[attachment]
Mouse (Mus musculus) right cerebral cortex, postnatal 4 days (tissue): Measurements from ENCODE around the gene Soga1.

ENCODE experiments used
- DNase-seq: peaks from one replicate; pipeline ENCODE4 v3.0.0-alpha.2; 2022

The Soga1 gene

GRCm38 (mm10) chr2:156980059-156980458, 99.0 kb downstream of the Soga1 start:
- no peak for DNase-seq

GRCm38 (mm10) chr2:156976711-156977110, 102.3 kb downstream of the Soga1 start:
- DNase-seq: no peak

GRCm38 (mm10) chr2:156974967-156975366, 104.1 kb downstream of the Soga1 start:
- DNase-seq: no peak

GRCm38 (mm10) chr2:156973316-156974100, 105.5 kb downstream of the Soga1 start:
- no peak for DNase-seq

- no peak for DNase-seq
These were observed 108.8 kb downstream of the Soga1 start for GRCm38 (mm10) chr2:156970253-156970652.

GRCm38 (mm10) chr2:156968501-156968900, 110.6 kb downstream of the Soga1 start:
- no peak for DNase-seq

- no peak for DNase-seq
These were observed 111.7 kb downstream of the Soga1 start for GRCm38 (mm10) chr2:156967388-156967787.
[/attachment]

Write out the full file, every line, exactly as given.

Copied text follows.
Mouse (Mus musculus) right cerebral cortex, postnatal 4 days (tissue): Measurements from ENCODE around the gene Soga1.

ENCODE experiments used
- DNase-seq: peaks from one replicate; pipeline ENCODE4 v3.0.0-alpha.2; 2022

The Soga1 gene

GRCm38 (mm10) chr2:156980059-156980458, 99.0 kb downstream of the Soga1 start:
- no peak for DNase-seq

GRCm38 (mm10) chr2:156976711-156977110, 102.3 kb downstream of the Soga1 start:
- DNase-seq: no peak

GRCm38 (mm10) chr2:156974967-156975366, 104.1 kb downstream of the Soga1 start:
- DNase-seq: no peak

GRCm38 (mm10) chr2:156973316-156974100, 105.5 kb downstream of the Soga1 start:
- no peak for DNase-seq

- no peak for DNase-seq
These were observed 108.8 kb downstream of the Soga1 start for GRCm38 (mm10) chr2:156970253-156970652.

GRCm38 (mm10) chr2:156968501-156968900, 110.6 kb downstream of the Soga1 start:
- no peak for DNase-seq

- no peak for DNase-seq
These were observed 111.7 kb downstream of the Soga1 start for GRCm38 (mm10) chr2:156967388-156967787.